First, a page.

I went to Vegas last week for a business trip. This was my first time there and man, oh man, what a place it is! I’m glad I saw it once, though I’m not sure I really want to go back there again.
My first thoughts while staring out the window from my cab as we strolled down the strip were, “I can’t believe this excess of … stuff.” I mean – everything is in excess: the water, the hookers, the food, the shows and most of all – the lights. I drove in from the Grand Canyon on my last night there, and even before the city of Vegas came into view, you could see how the sky was just so bright from the light pollution. Some people may say that gambling is what Vegas is all about, but I believe it’s more excessive and sensory overload. I, of course, was almost continuously making parallels to Episode II and when Anakin and Obi-Wan chase Zam to the Uscru Entertainment District of Coruscant. So many times, I just wanted to have a speeder and fly above the streets to explore the area from a different angle.
As I was talking to Mr. Reticent (to be clear – Mr. Reticent is not my husband, but a good friend who puts up with me) about my trip, I asked him, “Is there ever any moment in Star Wars where you think George Lucas just went overboard? Was there anything that was just used in excess; too much of it at once?” I am a very literal thinker, and my only thoughts were that George used minor characters in excess during AOTC. I loved how in the original trilogy, each minor character has a purpose and a reason for being there. But with AOTC, let’s take Jocasta Nu as an example…did we really need her quip of “if an item does not appear in our records, it does not exist”? Sure, she provided a bit of background information (in the deleted scenes), but I think we could have gotten that another way. Dexter Jettster? Please, what a waste of a scene and time. Tuan We, Garbage-Cyborg-Droid-Seperatist-guy-that-had-to-use-a-dial-to-make-his-voice-sound-right (Wat Tambor), Poggle…I love how the original trilogy did not seem to have this excess of minor characters. It wasn’t until Star Wars really took off that Lucasfilm started naming every single item or character in the movie (think of the Gonk Droid and imagine what the name would be now).
Mr. Reticent is more of an analytical thinker than I am, so he thought about my question a lot differently. He brought up a point by saying that he thought the planets/moons and characters are overdone in Star Wars. He mentioned how the planets are always just one climate; they are never diverse like Earth. Tatooine is a desert. Dagobah is a swamp. Hoth is snow based. Endor is a forest moon. He said it was just excessive with no variety.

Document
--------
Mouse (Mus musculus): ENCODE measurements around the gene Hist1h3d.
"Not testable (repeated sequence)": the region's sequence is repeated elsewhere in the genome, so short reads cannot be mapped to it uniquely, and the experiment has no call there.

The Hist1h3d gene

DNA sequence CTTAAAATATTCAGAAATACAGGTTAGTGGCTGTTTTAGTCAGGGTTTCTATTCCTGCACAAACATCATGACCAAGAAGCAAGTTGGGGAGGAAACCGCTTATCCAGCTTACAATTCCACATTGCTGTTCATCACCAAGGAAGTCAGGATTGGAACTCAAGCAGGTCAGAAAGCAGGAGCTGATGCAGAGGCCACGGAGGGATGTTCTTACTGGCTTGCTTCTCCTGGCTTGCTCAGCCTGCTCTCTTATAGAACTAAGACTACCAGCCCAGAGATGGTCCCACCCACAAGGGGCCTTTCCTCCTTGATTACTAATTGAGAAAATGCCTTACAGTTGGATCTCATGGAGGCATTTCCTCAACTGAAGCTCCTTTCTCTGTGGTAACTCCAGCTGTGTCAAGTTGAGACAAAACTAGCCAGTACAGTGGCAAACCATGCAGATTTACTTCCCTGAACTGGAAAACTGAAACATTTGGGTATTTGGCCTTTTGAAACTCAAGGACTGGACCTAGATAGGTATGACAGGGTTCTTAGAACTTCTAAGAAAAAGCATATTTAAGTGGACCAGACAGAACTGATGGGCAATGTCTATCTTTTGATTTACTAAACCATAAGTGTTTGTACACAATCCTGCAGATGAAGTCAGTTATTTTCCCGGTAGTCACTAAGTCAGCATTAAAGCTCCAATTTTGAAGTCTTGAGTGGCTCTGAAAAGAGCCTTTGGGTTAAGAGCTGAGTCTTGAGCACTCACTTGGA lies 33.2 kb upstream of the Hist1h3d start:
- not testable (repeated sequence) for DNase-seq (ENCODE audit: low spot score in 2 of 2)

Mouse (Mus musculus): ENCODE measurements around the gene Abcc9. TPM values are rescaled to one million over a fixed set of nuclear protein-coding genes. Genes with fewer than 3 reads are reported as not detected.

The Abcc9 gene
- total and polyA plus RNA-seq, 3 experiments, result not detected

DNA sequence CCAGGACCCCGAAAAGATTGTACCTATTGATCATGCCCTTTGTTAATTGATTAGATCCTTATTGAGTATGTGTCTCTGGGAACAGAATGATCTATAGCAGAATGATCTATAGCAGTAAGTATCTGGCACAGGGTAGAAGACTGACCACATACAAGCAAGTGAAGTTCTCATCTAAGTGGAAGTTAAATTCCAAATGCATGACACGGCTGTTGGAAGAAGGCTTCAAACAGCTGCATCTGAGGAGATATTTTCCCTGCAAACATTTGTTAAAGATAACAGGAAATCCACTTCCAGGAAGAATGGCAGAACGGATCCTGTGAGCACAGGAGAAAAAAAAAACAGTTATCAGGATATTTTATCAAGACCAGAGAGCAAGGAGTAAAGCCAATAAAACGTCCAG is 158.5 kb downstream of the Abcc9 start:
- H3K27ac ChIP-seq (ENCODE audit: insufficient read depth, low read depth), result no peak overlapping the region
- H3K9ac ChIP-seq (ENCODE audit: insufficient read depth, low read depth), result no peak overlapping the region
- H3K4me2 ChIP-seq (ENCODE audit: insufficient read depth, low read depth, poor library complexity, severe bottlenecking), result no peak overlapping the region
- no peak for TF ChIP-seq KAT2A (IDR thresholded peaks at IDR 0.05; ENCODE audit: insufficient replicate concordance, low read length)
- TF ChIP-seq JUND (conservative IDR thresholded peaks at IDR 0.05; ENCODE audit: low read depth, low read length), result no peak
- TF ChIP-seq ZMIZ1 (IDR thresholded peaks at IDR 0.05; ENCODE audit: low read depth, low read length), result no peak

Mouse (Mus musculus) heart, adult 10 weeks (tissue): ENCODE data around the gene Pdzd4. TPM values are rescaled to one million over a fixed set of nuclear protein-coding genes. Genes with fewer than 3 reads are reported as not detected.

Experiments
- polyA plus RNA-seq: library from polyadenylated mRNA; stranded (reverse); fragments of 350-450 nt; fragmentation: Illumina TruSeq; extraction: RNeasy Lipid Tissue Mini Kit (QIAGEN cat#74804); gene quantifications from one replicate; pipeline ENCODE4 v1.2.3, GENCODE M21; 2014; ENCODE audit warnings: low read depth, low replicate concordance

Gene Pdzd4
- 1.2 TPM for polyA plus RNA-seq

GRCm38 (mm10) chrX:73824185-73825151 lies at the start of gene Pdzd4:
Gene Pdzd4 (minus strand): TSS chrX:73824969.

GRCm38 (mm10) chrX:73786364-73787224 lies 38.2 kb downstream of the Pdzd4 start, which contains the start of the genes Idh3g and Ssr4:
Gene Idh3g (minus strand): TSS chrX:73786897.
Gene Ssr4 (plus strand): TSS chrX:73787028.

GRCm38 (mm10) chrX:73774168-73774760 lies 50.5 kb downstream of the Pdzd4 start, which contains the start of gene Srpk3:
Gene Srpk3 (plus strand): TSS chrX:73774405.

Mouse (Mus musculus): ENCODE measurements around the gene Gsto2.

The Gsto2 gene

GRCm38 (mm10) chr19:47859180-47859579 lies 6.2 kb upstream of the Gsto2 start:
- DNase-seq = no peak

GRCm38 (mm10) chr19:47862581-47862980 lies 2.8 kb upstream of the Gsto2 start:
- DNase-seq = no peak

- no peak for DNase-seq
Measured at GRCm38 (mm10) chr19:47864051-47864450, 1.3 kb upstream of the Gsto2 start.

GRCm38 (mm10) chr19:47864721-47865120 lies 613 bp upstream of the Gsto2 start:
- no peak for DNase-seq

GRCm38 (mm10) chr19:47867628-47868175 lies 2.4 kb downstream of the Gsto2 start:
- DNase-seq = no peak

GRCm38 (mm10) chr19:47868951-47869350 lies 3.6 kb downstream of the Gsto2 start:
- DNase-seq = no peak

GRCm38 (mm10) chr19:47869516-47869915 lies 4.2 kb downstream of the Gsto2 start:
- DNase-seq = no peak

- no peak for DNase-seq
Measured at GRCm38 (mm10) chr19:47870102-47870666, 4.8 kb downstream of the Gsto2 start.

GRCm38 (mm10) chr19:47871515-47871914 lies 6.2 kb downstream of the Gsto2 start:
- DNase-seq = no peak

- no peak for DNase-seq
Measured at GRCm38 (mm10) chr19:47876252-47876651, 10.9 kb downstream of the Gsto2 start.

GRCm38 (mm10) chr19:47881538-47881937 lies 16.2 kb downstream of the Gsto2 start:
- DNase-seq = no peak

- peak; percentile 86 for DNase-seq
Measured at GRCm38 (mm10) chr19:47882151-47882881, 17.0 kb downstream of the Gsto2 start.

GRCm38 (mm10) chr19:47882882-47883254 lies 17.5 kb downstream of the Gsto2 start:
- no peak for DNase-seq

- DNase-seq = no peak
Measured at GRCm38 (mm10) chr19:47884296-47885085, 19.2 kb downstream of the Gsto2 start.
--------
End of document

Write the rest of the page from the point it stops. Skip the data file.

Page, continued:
Then Mr. Reticent brought up a point that I had never really considered (I blame it on my literal thinking and taking things as-is): some of the characters are racially stereotyped. He brought my attention specifically to Jar Jar and Nute Gunray (or any of the Neimoidians). Jar Jar, he said, is an over-exaggerated Jamaican person while Nute and his species are over-exaggerated Asian people, to the point that is it seems like it’s a racial stereotype. I’d like to think he’s wrong, but now that he’s brought it up, I can see what he is saying. However, if we are going to start thinking with that filter over our eyes, would we say that Darth Vader is based on a black person? I mean – he has the James Earl Jones voice and is dressed all in black. Furthermore, would we say that Watto is based on a shady Italian salesman and that C-3PO is an English butler?
I disagree here with my friend and I do not think that George is using racial stereotyping in excess, if he is even using it at all. I think the problem lies in creating so many new species and characters that you need to give them distinguishing characteristics that seem real or familiar to us. I look at it as just a simple way to distinguish between everything and keep things consistent.
The same point relates to the planets as well. There is beauty in simplicity, and it was not an excess of one climate. George was creating planets with only one climate so that it was easier to navigate our way through his universe. Imagine trying to navigate the below map of the Star Wars universe without some simple understanding of which planet is molten rock, what moon is a forest, and what planet is a swamp?
In a way, that is the beauty of Vegas – every hotel has its own theme and you know where everything is because of the way you can describe it. There’s excess, but there is also a minimalistic way of understanding the hotels on The Strip. There is Caesar’s Palace where, of course, the hotel is like an Ancient Roman Palace. There is New York, New York where, of course, the hotel is like NYC. There is Paris where, of course, there is an Eiffel Tower. There is the Cosmopolitan where, of course, the hotel is glitzy and glamorous. It’s so simplistic that you almost are shocked because how do excess and simplicity coexist?
Star Wars also shows us that in the movies. There is an excess of planets and an excess of characters but in order to not be confused as a viewer, they are very basic in the way we think of them. I appreciate it and maybe this is a lesson to take home when I’m thinking of writing my own epic novel?
On a different note altogether, Clone Wars Season 5 starts this Saturday morning on Cartoon Network at 9:30am! Bringing back the morning cartoons, niiiice. I heard it’s opening with Savage and Maul, not a huge fan of that, but I understand needing to start with a bang. I hope to be reviewing a few of the episodes as the season progresses so stick with me.